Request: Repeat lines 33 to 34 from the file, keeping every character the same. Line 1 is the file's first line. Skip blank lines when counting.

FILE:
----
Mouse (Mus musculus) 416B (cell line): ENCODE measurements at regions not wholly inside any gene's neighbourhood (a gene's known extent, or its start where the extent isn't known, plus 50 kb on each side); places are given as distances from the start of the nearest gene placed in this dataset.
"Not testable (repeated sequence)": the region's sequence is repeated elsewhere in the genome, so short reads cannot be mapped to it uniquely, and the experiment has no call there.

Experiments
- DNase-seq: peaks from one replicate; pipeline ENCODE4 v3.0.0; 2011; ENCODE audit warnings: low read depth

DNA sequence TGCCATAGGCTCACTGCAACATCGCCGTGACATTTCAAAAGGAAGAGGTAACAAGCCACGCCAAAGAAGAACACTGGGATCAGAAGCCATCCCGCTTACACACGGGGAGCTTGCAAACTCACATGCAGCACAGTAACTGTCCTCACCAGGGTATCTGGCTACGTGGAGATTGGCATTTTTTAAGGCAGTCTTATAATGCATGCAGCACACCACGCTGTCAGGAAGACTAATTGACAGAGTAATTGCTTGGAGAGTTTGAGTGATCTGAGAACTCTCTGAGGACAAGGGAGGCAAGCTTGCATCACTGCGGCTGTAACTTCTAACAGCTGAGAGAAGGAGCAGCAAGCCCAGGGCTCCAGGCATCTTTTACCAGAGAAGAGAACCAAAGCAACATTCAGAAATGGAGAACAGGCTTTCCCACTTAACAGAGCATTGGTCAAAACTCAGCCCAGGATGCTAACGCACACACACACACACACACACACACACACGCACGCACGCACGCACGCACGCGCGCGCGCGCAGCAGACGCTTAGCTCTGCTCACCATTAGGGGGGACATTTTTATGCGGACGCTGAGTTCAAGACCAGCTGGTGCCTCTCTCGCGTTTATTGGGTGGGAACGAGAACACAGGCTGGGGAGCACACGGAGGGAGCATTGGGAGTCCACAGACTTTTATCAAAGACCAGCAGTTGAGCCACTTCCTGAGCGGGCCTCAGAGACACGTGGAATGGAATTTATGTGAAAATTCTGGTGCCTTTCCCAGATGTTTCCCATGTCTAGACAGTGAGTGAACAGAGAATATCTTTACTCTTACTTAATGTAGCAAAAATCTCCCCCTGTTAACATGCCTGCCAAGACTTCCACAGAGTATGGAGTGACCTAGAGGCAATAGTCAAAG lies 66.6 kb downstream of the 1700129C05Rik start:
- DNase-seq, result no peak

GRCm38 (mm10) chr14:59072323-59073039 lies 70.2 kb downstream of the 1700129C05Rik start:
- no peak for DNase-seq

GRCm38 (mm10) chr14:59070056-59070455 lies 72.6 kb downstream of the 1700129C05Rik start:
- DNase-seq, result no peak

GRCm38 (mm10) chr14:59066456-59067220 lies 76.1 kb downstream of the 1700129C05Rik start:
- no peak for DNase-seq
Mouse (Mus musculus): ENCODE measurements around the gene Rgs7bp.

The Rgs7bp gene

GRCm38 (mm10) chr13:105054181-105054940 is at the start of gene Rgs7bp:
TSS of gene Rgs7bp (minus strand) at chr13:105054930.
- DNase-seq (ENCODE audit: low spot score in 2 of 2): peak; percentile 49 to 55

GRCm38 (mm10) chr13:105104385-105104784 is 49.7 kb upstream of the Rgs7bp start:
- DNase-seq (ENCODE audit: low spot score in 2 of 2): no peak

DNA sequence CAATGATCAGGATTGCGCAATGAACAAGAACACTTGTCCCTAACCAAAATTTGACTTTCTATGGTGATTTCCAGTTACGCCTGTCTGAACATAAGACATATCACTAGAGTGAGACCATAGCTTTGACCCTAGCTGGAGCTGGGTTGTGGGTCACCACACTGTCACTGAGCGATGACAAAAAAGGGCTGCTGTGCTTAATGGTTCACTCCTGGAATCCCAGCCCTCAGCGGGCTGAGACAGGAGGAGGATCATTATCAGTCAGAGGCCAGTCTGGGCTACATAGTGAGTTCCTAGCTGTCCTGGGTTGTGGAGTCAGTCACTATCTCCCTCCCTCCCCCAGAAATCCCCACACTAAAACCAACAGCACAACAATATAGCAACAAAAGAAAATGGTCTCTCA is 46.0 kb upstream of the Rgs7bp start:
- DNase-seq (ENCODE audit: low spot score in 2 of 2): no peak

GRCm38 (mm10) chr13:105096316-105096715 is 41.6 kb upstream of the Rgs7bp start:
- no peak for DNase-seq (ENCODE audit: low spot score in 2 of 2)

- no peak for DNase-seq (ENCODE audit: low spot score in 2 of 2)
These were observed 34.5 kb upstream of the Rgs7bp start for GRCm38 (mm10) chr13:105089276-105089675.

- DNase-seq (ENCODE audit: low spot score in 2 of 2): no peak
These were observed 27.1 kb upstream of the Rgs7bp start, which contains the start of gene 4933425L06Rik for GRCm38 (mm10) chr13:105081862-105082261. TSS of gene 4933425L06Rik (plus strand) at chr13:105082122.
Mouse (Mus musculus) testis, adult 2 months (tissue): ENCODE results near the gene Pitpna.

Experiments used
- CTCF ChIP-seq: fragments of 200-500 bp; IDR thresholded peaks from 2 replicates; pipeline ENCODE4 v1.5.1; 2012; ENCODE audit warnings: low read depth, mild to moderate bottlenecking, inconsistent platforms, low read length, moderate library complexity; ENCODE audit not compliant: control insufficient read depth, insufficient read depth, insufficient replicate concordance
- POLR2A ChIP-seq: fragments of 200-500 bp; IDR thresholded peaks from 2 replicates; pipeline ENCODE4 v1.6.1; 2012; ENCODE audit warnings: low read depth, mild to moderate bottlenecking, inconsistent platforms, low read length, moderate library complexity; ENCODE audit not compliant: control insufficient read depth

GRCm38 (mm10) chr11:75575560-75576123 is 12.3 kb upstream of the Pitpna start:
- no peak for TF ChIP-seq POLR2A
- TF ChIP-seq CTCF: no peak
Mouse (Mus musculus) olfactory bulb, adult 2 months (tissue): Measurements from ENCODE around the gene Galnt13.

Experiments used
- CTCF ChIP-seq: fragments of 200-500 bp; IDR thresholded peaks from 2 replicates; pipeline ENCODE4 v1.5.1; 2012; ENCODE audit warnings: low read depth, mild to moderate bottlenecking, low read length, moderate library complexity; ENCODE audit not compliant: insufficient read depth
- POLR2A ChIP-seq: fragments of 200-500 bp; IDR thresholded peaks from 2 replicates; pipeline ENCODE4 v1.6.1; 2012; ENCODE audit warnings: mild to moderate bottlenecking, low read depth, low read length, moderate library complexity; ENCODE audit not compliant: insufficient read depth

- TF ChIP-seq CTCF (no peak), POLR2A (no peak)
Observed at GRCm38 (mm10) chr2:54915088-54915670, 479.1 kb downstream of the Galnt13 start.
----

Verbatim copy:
- no peak for TF ChIP-seq POLR2A
- TF ChIP-seq CTCF: no peak